The similarities between Chaikin Money Flow oscillator and the Money flow index end with the idea that they are both commonly used by active traders to monitor the flow of money and/or momentum.
Yes, they are both commonly used momentum indicators, but how they are calculated and/or interpreted is quite different. The Chaikin money flow oscillator is similar to the MACD indicator in that it uses two different exponentially weighted moving averages to analyze momentum. In the case of the Chaikin Money Flow, the indicator uses the difference between a 3-day exponentially-weighted moving average (EMA) of the accumulation/distribution line and the 10-Day EMA of the Accumulation/Distribution Line.
As you can see from the chart of Amazon.com Inc (AMZN) below, negative money flow as shown by the period between the two red rectangles, suggests that the directional bias is downward. Positive money flow is marked by the green areas on the indicator and suggests that the trend is upward.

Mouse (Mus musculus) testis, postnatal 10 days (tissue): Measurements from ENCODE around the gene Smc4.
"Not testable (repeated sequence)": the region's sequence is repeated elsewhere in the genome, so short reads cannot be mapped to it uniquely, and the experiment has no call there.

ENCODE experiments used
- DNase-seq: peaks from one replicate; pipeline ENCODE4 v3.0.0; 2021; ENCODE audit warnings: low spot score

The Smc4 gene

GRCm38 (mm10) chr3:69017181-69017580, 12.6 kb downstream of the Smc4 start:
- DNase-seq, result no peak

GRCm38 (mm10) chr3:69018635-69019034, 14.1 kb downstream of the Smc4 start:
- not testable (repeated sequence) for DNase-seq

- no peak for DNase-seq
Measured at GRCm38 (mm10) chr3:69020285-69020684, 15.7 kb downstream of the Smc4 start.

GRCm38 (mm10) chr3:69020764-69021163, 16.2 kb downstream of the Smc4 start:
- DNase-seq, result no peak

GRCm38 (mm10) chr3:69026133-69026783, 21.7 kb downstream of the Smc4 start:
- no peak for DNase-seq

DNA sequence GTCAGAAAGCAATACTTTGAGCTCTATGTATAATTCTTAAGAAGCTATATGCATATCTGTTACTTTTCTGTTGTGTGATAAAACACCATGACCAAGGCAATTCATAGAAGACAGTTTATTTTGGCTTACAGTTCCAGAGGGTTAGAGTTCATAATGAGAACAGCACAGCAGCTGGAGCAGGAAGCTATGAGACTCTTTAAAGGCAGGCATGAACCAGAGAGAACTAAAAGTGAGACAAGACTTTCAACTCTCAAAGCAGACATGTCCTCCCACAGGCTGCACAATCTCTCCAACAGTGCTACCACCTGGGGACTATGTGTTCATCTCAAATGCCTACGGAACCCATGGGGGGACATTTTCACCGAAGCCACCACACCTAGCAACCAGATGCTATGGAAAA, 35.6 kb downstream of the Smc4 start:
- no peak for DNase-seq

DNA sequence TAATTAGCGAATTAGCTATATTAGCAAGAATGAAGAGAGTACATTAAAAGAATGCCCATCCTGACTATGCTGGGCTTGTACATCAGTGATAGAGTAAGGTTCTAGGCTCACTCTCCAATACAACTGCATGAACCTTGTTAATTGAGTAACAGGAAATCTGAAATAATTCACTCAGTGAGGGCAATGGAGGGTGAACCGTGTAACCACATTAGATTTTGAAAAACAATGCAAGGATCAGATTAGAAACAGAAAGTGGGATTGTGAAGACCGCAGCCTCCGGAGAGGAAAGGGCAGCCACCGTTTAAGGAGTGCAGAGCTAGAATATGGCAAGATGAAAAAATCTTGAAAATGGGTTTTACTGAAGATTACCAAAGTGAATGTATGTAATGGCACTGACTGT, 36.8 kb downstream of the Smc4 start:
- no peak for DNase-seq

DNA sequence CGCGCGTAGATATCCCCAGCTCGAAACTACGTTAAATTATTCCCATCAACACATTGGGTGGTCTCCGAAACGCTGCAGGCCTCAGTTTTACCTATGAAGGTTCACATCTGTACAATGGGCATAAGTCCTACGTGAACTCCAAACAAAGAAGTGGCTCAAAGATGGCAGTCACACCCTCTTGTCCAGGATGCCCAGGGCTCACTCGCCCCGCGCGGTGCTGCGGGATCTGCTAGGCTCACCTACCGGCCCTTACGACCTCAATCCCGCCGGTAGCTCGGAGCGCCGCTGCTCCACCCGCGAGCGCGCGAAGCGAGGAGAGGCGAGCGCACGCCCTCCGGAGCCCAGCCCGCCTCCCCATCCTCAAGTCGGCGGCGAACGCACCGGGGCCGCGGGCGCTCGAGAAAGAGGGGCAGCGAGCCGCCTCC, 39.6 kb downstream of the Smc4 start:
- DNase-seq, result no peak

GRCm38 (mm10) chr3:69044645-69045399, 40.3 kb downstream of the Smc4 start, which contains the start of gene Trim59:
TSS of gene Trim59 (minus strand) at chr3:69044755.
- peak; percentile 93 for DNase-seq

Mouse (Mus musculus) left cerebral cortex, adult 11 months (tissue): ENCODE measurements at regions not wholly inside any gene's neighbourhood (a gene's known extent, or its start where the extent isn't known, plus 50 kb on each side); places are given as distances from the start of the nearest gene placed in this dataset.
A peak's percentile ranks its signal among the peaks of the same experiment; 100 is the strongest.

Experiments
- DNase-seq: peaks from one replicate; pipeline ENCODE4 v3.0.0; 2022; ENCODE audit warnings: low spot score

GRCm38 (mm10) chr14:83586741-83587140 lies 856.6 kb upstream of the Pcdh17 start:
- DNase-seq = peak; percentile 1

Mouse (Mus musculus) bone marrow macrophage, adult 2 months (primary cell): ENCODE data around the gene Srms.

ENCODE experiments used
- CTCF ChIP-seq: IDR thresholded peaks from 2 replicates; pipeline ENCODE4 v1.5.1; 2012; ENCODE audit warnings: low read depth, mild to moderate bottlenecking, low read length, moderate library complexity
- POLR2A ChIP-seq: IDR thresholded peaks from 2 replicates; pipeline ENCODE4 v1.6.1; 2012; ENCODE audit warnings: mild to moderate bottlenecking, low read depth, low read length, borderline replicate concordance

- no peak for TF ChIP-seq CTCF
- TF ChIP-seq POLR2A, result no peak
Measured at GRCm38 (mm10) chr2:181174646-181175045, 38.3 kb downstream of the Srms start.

The money flow index is quite different than the Chaiken money flow index in that it uses volume in combination with recent price movements to determine whether momentum is up or down. Many traders view this indicator as a volume-weight relative strength index (RSI).
As you can see from the chart above, the money flow index never moves above or below key overbought or oversold levels on the chart of AMZN like it did in the Chaikin money flow example above. When using the money flow index, buy and sell signals are only generated when the index moves beyond the 20 or 80 levels. Since the underlying indictors used to create these indicators are different, it is unsurprising to see that the buy and sell signals are quite different. In general, It is important to understand the underlying formula of any technical indicator before using it to generate buy and sell signals.